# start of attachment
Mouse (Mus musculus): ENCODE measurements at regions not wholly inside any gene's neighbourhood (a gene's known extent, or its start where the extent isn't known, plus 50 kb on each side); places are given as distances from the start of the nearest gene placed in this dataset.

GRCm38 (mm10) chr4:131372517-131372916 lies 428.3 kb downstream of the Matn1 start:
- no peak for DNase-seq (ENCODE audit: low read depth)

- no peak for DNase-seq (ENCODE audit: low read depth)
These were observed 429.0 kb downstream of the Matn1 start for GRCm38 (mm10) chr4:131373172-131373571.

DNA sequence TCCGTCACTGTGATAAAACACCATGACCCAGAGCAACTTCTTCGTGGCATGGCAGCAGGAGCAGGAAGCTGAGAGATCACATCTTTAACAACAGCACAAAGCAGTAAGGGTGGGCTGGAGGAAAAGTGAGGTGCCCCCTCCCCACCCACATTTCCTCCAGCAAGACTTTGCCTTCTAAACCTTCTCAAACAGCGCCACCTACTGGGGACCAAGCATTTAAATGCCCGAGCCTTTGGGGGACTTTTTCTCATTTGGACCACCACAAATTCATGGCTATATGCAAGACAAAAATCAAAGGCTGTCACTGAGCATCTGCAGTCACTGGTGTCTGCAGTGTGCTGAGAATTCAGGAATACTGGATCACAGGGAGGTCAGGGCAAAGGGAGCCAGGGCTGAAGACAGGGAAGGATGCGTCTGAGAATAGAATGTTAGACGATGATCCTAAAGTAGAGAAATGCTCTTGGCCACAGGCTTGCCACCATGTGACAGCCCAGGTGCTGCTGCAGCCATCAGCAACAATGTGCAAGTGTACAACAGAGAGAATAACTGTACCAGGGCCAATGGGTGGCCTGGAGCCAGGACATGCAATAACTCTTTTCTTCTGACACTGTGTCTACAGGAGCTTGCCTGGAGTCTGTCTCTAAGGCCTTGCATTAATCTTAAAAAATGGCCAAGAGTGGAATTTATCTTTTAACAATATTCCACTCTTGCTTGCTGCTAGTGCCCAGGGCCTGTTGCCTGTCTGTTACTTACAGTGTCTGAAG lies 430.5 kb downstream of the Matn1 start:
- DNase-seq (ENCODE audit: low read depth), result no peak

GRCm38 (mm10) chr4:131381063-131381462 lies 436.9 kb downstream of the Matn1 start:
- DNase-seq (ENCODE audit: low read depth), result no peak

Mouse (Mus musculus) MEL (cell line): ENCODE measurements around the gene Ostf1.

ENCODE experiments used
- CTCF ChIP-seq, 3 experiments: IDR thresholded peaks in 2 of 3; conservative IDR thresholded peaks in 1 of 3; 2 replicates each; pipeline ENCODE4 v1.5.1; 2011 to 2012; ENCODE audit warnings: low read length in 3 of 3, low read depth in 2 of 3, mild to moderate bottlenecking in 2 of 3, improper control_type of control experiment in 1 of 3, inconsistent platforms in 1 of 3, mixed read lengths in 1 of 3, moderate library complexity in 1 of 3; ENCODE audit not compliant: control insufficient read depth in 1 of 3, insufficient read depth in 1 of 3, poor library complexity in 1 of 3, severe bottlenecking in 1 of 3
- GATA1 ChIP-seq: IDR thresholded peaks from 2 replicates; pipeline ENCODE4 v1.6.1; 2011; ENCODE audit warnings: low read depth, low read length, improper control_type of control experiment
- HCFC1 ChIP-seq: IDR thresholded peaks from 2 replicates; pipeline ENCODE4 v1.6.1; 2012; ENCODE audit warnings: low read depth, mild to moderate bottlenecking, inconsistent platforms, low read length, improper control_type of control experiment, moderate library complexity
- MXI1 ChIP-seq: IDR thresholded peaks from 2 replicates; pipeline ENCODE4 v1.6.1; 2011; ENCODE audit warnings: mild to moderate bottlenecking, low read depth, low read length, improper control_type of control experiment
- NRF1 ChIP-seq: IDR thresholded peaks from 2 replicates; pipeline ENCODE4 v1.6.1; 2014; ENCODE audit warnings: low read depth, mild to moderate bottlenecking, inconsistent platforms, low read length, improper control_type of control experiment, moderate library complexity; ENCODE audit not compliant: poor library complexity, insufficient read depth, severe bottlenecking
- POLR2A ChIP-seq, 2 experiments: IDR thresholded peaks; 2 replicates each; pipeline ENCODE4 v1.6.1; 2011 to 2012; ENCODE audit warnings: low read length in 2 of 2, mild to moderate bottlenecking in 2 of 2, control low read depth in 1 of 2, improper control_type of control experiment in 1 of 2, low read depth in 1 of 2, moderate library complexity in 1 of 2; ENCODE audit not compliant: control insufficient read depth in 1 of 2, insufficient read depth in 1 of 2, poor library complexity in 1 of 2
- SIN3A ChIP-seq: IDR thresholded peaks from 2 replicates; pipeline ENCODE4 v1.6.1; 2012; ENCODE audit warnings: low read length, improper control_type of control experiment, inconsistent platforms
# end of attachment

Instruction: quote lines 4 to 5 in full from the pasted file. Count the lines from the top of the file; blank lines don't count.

- no peak for DNase-seq (ENCODE audit: low read depth)
These were observed 429.0 kb downstream of the Matn1 start for GRCm38 (mm10) chr4:131373172-131373571.